Charges of poaching laid in Alberta grizzly bear death

Two Alberta men face charges in the death of a grizzly bear being tracked by researchers.

Grizzly bear being tracked by researchers shot and killed in Edson area

Just days before he was killed, the grizzly bear was photographed by Hinton veterinarian and wildlife photographer Gary Gulash. (Gary Gulash)

Before he was shot and killed in Edson, Alta., the young male grizzly bear travelled up to 40 kilometres a day looking for the best places to find berries, moose calves and mates, and live out his life.

But on May 26, at about the age of about four or five years old, that life came to a sudden end when he was shot and killed in a province where a ban on grizzly bear hunting has been in place for a decade.

"It's a tragedy," said Hinton veterinarian and wildlife photographer Gary Gulash, one of the last humans to see the grizzly alive on the side of the highway a few days before his death. "I wish all people could appreciate the wildlife that we still have remaining here in this province."

Two men from Edson and Fort McMurray have been charged with unlawful possession of wildlife. One of the men faces additional charges of hunting wildlife during a closed season and providing false information to an officer.
G141 grazed on dandelions and vegetation in late May by the roadside south of Hinton. (Gary Gulash)

Researchers from FRI Research had been tracking the movements of G141, as the bear was known, since he was collared in the spring.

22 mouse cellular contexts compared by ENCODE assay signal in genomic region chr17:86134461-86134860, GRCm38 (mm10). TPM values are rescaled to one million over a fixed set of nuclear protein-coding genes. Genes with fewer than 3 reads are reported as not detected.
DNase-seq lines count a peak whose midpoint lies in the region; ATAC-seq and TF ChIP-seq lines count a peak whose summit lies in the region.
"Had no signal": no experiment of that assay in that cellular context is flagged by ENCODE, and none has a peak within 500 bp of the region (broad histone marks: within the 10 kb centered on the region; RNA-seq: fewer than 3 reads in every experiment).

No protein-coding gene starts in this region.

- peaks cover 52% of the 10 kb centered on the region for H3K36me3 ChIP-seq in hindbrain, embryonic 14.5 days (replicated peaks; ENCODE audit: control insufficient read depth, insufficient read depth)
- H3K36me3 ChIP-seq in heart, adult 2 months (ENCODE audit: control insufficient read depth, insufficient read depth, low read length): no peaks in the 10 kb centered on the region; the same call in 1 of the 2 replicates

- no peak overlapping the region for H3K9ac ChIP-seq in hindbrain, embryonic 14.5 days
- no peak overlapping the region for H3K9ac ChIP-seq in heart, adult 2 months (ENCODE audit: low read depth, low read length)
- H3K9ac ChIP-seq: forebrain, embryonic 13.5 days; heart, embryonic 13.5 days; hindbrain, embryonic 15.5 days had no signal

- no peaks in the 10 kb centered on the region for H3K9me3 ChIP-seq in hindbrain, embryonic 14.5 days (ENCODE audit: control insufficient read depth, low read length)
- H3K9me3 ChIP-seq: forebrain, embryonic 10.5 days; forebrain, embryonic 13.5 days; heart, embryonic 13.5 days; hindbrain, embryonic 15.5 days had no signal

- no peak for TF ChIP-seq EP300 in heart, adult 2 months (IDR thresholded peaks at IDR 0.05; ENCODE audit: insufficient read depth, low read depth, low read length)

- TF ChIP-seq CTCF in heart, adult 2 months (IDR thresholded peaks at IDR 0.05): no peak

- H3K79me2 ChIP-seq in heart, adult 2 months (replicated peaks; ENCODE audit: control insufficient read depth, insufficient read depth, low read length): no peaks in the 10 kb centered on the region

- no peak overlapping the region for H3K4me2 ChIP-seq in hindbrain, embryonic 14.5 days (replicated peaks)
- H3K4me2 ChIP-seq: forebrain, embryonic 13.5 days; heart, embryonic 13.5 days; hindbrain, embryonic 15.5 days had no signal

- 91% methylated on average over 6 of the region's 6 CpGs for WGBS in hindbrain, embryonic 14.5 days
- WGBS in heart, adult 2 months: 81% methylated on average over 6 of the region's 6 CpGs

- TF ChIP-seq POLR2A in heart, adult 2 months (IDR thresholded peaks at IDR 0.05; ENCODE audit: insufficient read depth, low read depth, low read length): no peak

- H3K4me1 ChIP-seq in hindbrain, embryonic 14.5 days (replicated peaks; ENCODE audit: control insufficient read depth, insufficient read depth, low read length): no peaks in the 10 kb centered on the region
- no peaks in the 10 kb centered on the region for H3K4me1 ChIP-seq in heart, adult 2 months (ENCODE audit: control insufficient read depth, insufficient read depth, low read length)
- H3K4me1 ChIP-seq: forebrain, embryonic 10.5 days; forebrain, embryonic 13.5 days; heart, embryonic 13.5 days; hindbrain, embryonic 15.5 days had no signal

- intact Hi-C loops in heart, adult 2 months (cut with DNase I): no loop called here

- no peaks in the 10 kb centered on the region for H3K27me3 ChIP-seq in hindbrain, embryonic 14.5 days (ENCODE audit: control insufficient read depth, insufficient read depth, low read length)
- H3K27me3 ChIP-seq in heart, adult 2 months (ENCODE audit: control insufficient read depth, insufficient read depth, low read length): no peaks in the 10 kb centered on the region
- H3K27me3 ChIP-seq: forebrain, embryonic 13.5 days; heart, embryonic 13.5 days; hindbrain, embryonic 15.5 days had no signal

Last month, when his collar stopped transmitting information, officials launched a search and found his carcass in the Edson area.

"It obviously affects our ability to recover grizzly bears in this province," said research scientist Gord Stenhouse.

G141 was one of about 20 bears being tracked by his research team but Stenhouse said a lot of information around his circumstances cannot be shared while the case is before the courts.

​He said G141 was a young adult bear, who had recently become independent.

"At their third year they kind of get kicked out," said Stenhouse. "It's like in humans — we have to go find our own apartment or place to live. In bears, they have to go find their own home range, which is usually outside the mother's home range where they grew up."
The grizzly was one of 20 being tracked by researchers. (Gary Gulash)

Gulash came upon G141 grazing on dandelions and vegetation in a ditch by the road south of Hinton, about 59 kilometres northeast of Jasper.

"I was impressed this bear was in very good body condition and had a really nice coat," said Gulash.

"Some bears are more attractive than others — this was a good-looking bear. He had a really nice pelt and was in prime condition, young and healthy."

He said the animal didn't seem too bothered by the presence of the growing crowd of admirers who expressed concern for his wellbeing near the highway.

"That was a concern — 'I hope he stays out of trouble,'" said Gulash. "And wouldn't you know it, this is unbelievable that his life would be ended so soon. It's a tragedy."

The province designated grizzly bears a threatened species under Alberta's Wildlife Act and hunting was suspended in 2006.

The two men will appear in an Edson courtroom on Aug.16th.

 andrea.huncar@cbc.ca

@andreahuncar